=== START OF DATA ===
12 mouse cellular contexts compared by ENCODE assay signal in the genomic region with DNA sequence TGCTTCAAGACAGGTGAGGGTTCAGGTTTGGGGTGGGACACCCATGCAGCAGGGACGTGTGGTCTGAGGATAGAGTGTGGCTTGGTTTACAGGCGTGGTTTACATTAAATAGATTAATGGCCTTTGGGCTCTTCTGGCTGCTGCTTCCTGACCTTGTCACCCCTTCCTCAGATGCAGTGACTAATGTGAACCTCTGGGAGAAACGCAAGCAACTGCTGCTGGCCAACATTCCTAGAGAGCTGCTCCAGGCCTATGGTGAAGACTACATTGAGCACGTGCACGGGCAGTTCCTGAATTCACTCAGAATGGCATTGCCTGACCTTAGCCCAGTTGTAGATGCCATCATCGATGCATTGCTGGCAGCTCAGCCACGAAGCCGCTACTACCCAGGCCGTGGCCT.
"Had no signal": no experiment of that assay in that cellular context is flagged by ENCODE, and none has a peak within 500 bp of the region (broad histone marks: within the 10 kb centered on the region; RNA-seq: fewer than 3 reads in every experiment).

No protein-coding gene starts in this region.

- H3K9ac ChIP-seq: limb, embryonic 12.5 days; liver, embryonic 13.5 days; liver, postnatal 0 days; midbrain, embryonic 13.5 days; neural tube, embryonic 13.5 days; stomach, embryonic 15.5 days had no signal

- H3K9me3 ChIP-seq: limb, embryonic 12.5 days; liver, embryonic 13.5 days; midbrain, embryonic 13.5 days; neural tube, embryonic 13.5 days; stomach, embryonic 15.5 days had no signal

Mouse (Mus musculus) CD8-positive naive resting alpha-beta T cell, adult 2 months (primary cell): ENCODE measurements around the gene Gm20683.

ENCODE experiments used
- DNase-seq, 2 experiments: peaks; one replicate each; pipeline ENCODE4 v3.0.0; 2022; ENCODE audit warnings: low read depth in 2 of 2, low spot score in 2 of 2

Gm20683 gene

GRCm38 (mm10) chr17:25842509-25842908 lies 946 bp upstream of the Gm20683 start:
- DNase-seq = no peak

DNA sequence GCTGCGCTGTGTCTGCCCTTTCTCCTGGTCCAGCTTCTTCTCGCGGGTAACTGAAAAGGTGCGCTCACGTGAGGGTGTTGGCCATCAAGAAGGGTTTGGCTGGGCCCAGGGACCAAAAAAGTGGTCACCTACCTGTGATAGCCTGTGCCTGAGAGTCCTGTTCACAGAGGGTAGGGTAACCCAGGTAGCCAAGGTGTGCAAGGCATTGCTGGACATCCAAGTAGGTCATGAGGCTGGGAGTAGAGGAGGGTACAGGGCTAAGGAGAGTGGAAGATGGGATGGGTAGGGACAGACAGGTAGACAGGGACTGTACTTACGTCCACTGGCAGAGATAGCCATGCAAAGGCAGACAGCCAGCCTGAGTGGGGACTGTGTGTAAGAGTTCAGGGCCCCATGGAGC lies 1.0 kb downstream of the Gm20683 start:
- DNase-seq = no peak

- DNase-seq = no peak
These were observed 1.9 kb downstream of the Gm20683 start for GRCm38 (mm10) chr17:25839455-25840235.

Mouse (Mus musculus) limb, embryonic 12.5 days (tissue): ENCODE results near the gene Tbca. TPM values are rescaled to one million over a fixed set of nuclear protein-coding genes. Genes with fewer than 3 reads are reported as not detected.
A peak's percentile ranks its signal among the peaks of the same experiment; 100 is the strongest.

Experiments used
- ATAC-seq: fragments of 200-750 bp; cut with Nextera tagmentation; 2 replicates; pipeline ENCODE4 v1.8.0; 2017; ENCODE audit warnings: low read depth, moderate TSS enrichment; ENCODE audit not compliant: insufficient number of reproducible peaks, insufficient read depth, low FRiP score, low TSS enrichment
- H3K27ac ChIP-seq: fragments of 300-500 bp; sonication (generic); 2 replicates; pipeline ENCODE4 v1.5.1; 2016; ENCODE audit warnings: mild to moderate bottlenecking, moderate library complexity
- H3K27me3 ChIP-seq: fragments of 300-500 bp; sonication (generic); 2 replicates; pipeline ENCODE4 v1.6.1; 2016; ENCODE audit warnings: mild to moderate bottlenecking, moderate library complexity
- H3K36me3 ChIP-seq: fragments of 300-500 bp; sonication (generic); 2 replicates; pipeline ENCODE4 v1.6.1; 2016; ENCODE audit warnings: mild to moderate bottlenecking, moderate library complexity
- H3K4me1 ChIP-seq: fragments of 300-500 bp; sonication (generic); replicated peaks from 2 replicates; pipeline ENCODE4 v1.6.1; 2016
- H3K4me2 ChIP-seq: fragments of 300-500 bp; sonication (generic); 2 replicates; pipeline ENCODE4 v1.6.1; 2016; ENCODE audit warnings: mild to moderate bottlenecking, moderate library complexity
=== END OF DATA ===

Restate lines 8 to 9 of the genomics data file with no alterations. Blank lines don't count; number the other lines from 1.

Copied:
- DNase-seq, 2 experiments: peaks; one replicate each; pipeline ENCODE4 v3.0.0; 2022; ENCODE audit warnings: low read depth in 2 of 2, low spot score in 2 of 2

Gm20683 gene